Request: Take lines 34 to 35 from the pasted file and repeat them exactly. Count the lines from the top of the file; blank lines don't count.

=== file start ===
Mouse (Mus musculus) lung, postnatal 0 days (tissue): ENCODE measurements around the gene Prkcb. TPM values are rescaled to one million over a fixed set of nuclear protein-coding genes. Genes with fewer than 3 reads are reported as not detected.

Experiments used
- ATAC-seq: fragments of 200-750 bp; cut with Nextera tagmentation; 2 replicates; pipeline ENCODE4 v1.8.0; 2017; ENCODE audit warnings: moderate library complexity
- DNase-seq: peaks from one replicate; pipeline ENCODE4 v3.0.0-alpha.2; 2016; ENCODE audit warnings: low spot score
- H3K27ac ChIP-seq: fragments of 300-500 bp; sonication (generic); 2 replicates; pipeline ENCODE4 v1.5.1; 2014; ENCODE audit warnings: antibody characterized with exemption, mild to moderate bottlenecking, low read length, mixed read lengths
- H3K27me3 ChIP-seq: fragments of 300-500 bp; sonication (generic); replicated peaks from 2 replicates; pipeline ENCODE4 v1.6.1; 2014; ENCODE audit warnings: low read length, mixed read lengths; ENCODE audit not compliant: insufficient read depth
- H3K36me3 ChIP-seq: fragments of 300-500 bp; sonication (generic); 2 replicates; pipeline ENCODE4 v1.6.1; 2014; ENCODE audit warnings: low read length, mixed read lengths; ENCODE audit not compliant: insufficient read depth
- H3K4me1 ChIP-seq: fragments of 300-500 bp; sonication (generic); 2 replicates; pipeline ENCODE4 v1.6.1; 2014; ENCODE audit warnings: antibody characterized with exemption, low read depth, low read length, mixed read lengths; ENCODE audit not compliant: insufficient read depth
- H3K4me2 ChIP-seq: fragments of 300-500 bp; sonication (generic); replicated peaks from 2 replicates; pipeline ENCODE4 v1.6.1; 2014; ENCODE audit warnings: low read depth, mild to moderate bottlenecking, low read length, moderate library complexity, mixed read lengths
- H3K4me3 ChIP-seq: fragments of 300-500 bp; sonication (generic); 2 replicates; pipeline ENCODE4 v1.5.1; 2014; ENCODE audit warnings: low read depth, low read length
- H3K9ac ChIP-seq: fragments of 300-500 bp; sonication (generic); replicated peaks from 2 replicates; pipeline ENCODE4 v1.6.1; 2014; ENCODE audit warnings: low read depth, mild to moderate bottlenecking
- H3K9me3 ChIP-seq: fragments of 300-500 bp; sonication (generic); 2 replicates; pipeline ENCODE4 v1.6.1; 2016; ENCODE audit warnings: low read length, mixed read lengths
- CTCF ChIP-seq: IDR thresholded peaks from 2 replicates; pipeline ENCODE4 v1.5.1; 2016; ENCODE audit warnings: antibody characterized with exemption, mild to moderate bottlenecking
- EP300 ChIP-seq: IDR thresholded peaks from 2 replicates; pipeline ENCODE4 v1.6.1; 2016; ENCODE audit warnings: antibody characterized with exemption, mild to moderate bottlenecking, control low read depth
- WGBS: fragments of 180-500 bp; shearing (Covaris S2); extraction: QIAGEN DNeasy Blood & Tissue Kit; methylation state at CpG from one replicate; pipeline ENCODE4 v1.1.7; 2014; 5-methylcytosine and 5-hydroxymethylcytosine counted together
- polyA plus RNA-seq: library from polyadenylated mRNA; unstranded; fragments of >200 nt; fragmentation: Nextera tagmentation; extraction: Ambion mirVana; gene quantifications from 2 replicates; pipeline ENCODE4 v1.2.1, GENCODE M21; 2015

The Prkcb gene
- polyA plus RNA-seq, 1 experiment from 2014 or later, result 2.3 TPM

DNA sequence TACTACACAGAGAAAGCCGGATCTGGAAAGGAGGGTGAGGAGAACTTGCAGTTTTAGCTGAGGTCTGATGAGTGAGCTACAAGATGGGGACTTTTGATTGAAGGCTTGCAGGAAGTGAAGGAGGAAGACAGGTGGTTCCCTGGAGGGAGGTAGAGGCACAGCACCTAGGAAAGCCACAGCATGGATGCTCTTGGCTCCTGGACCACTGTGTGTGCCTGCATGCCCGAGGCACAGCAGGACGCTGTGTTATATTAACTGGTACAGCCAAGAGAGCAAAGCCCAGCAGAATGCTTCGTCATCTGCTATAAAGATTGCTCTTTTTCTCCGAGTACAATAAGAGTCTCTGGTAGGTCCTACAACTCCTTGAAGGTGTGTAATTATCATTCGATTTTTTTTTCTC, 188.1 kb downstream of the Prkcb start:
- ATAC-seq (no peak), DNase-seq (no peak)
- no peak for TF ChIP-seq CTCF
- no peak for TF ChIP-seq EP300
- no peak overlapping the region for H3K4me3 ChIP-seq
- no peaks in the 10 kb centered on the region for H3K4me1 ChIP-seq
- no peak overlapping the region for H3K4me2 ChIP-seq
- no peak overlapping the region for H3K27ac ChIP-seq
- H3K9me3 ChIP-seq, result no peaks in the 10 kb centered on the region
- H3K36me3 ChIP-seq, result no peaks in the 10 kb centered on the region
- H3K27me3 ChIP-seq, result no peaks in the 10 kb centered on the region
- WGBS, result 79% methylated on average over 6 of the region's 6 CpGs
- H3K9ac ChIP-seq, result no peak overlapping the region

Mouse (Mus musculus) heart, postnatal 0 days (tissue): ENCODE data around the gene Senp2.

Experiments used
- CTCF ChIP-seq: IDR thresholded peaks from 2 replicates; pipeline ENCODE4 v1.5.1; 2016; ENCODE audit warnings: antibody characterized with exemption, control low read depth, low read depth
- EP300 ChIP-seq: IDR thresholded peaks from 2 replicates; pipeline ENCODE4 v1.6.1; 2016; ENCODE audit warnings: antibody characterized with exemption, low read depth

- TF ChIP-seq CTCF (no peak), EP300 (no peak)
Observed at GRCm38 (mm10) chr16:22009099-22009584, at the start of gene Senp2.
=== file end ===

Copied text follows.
- CTCF ChIP-seq: IDR thresholded peaks from 2 replicates; pipeline ENCODE4 v1.5.1; 2016; ENCODE audit warnings: antibody characterized with exemption, control low read depth, low read depth
- EP300 ChIP-seq: IDR thresholded peaks from 2 replicates; pipeline ENCODE4 v1.6.1; 2016; ENCODE audit warnings: antibody characterized with exemption, low read depth